The Birth of the United States’ Democracy


The United States is regarded as one of the mature democracies in the modern world and a model that other countries should emulate. The adoption of the US Constitution in 1788 provided the world with the first formal blueprint for how democracies should look, with George Washington becoming the first democratically elected president in 1789. The American democracy was different from the corruption that was characteristic of the unreformed British model or the violent agitations of French politics. However, to appreciate the American democracy it is important to understand how and why it was born. This paper discusses the theme of American democracy to understand its origins, why it was important, and who was involved in the process starting from 1776.

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After gaining independence from British control, American revolutionaries faced the challenge of forming republican governments in every former colony. There was a need to establish who would be responsible for political power in the now independent states and democracy emerged as the preferred model. This need underscores “why” democracy was born in the US. In 1776, John Adams, under the influence of enlightenment political thought, encouraged all the 13 independent colonies to formulate their state constitutions.

Even though Adams preferred republicanism over democracy, he was afraid that entrusting power to one group of individuals would be a recipe for tyranny. Therefore, he suggested the formation of the executive, judicial, and legislative branches as separate arms of government for checks and balances. This model underscores the basic structure of a functional democracy; hence, it suffices to say that this is how the American democracy was born.

In 1776, Pennsylvania created its constitution and New Hampshire followed in 1784 as the precursors of democratic practices in governance. One of the basic characteristics of a democracy is the right to vote, which was missing in most independent former colonies. However, the Pennsylvanian constitution paved the way for this provision by allowing people to vote even if they did not own property as long as they had lived in the same location for a year, paid taxes, and were aged 21 years or older (Corbett 196).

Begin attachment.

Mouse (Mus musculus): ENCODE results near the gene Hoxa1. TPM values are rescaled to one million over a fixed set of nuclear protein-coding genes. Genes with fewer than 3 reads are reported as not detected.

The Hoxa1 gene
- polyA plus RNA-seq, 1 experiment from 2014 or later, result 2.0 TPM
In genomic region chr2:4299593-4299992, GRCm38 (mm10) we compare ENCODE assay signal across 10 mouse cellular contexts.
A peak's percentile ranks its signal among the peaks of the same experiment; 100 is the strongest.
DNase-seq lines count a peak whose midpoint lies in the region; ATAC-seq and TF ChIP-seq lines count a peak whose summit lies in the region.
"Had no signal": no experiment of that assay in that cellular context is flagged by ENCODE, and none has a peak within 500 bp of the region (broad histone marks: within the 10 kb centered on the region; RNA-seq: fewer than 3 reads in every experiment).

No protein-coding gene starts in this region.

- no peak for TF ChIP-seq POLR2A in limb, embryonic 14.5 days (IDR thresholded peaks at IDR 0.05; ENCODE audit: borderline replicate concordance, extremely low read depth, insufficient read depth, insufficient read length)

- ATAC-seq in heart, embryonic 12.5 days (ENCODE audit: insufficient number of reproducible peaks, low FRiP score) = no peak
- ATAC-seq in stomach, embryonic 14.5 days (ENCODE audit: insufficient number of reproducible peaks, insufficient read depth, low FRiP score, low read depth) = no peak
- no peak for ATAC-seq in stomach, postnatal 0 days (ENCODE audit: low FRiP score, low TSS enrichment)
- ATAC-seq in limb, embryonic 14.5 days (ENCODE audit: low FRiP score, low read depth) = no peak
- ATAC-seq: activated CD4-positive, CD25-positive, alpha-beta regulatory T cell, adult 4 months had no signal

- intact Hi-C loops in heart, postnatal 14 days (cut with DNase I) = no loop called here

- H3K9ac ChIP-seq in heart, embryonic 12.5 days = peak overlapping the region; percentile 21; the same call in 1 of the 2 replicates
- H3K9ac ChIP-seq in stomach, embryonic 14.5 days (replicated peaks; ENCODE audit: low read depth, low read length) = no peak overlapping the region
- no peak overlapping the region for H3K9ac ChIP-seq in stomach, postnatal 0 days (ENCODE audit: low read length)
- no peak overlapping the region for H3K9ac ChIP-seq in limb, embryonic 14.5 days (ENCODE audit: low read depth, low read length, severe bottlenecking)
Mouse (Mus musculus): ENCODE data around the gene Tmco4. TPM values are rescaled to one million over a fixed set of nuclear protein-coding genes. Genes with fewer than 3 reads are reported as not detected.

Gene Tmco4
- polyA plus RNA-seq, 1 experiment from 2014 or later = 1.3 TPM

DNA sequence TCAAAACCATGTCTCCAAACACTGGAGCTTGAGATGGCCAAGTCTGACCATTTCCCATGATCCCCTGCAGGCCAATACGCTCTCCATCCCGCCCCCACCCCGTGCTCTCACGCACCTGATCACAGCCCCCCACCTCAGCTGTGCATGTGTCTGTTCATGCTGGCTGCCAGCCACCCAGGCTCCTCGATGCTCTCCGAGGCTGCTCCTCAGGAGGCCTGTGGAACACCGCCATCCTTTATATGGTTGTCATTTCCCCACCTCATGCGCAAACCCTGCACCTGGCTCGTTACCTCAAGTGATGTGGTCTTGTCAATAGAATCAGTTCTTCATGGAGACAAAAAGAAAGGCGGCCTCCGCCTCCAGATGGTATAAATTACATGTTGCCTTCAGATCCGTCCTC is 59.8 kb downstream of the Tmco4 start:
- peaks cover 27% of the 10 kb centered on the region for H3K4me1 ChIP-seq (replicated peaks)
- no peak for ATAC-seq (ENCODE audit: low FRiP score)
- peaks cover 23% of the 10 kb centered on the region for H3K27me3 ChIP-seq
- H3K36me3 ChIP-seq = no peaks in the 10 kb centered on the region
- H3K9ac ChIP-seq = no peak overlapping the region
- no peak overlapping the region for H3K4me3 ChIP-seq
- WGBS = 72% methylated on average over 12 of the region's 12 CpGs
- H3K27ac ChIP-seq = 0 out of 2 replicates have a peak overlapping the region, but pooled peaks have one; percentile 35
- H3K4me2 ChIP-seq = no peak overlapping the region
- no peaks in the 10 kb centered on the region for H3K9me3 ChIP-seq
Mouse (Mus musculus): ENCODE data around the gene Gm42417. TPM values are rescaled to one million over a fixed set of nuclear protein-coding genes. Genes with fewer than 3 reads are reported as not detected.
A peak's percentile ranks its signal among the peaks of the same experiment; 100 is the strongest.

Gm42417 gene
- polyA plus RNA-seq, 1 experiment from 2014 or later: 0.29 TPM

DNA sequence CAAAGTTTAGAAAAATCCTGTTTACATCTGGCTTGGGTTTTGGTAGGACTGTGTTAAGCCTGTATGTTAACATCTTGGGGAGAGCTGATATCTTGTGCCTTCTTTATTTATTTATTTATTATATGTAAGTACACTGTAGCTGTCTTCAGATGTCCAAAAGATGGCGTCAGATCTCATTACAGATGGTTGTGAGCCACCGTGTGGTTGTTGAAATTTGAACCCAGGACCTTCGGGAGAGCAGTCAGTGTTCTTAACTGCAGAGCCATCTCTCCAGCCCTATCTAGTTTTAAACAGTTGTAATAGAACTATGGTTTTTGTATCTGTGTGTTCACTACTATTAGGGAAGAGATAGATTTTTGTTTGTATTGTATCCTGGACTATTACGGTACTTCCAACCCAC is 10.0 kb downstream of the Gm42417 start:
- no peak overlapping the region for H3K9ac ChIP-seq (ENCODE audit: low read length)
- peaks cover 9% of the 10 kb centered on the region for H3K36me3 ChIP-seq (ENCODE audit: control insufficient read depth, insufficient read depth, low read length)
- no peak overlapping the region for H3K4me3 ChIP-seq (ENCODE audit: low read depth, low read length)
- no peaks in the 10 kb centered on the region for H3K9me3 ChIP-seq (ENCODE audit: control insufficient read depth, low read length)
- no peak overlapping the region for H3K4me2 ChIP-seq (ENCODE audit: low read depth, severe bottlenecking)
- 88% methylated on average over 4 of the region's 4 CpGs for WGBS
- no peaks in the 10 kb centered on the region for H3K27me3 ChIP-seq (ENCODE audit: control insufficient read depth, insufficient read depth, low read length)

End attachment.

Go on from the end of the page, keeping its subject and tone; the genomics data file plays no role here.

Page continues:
However, despite advocating for the formation of the three arms of government, Adams was concerned that the Pennsylvanian constitution had granted too much democracy, which could be abused and create confusion. Therefore, in 1780, he played a central role in the writing of the Massachusetts constitution with “two legislative chambers, an upper and lower house, and a strong governor with broad veto powers” (Corbett 197). In this new system, judges were appointed as opposed to being elected to keep democracy under check. This model of governance closely mirrors the current system of governance in the modern US.


However, the different models of governance adopted in different states faced numerous challenges, and thus they continued to evolve with time to address emerging issues, such as representation and taxation. There was an increasing need to form a strong national government and in 1987, 55 men secretly met in Philadelphia, and instead of amending the Articles of Confederations, they created a new framework, which would later be the manuscript of the US Constitution.

The Electoral College was established as a balanced way of choosing the president. The process underwent refinements and adjustments and ultimately the US Constitution was ratified in 1788 as the benchmark for a true democracy. This paper has offered a brief overview of why, how, and when democracy was born in the US.

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Work Cited

Corbett, Scott, et al. U.S. History. OpenStax, 2017.

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StudyCorgi. "The Birth of the United States’ Democracy." June 6, 2021.


StudyCorgi. 2021. "The Birth of the United States’ Democracy." June 6, 2021.


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